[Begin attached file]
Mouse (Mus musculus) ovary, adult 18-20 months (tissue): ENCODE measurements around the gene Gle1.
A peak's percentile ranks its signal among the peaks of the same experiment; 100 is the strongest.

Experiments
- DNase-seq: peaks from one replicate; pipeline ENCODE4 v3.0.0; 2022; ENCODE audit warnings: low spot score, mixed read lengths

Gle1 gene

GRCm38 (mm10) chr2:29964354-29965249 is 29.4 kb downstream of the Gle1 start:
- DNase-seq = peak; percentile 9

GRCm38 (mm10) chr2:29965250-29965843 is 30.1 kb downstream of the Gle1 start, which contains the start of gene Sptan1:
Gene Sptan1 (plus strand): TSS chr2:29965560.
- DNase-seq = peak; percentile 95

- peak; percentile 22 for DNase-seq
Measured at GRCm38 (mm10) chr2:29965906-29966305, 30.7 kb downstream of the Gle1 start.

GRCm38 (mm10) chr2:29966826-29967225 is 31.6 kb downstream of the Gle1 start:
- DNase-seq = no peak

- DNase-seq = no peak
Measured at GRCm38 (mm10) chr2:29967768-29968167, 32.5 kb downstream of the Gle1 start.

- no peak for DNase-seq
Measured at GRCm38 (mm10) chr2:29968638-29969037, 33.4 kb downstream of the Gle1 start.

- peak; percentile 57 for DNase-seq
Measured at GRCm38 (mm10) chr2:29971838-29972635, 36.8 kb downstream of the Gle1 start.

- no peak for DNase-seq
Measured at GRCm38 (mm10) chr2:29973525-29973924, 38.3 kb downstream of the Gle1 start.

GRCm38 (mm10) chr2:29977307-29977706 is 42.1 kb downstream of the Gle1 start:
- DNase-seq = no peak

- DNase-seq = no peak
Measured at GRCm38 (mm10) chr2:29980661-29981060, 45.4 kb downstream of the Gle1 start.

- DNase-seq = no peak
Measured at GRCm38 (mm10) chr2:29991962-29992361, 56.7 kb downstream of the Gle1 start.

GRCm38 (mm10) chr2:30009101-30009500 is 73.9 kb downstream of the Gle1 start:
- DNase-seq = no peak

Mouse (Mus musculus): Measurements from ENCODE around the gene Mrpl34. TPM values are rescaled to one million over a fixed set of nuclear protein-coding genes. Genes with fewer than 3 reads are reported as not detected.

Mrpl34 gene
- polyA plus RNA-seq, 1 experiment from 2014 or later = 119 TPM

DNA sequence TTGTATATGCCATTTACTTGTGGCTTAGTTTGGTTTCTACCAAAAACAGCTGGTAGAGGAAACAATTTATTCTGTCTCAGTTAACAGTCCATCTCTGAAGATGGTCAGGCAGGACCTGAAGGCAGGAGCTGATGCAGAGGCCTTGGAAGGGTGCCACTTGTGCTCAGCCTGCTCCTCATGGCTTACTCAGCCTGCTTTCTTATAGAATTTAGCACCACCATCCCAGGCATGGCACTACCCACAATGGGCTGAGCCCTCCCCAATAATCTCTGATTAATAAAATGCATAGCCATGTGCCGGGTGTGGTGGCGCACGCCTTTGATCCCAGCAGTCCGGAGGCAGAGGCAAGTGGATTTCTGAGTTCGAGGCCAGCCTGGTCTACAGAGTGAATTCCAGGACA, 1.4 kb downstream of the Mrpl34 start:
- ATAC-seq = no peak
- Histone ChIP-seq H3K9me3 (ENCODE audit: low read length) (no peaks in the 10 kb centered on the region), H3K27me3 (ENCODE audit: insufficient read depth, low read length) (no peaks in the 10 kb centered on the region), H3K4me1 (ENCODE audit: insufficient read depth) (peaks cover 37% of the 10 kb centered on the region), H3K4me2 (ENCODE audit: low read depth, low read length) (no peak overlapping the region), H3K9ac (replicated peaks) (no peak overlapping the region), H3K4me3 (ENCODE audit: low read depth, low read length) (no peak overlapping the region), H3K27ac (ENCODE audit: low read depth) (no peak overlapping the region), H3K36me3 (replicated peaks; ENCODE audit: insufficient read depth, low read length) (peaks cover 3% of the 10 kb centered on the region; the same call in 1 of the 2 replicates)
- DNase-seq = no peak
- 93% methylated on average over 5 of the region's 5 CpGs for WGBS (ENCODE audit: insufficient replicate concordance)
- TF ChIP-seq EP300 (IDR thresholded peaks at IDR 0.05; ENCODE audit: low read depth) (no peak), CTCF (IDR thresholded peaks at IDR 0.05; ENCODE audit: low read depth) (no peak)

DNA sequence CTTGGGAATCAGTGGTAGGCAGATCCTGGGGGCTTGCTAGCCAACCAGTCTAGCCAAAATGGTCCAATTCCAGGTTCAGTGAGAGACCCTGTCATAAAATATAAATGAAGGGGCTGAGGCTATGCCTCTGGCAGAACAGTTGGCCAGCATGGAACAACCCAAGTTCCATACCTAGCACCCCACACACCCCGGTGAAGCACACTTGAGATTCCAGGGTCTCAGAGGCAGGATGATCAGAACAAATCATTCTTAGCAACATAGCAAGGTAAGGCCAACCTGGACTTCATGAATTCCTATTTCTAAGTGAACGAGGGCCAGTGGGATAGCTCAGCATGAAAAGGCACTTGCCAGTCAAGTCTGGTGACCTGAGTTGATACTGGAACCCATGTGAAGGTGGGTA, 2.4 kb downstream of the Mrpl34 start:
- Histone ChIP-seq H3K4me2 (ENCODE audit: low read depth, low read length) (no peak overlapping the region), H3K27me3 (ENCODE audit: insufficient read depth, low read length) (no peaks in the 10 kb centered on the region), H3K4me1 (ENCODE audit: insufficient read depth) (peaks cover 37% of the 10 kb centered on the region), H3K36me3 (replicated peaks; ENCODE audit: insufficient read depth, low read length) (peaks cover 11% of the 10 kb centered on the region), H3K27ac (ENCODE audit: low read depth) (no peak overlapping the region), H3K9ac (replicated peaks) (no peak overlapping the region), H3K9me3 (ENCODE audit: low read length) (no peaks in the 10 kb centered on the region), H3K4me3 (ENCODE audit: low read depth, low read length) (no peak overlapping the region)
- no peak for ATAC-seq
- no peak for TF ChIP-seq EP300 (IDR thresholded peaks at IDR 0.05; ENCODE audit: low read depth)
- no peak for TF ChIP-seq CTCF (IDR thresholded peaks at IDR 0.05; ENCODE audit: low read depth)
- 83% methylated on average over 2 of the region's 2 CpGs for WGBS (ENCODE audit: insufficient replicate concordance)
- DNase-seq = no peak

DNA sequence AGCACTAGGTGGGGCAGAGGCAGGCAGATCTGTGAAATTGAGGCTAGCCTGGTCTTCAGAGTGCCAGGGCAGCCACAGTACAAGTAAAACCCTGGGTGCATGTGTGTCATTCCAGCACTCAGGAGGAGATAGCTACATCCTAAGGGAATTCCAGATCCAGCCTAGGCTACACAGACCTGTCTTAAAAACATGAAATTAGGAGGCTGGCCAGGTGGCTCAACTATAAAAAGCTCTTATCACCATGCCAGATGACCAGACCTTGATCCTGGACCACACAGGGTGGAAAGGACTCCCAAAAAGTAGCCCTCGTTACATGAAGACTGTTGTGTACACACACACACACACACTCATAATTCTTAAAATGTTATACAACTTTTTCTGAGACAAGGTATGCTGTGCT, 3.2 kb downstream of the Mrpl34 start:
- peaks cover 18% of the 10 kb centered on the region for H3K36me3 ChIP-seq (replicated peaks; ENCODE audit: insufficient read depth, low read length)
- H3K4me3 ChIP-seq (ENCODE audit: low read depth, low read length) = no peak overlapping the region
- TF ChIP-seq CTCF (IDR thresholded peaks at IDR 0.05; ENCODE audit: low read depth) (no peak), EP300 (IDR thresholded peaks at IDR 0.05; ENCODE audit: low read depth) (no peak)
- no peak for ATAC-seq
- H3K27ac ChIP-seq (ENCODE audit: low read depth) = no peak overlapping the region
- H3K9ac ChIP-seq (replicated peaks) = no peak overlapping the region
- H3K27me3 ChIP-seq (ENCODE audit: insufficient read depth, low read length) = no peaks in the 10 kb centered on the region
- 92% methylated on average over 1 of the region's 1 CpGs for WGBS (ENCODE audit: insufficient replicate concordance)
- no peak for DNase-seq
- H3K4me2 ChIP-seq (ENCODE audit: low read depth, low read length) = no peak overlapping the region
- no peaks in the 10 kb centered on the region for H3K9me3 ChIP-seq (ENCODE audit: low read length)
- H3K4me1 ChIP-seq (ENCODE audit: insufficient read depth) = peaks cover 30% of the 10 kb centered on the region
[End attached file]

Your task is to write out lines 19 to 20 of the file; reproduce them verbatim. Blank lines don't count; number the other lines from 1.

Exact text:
- peak; percentile 57 for DNase-seq
Measured at GRCm38 (mm10) chr2:29971838-29972635, 36.8 kb downstream of the Gle1 start.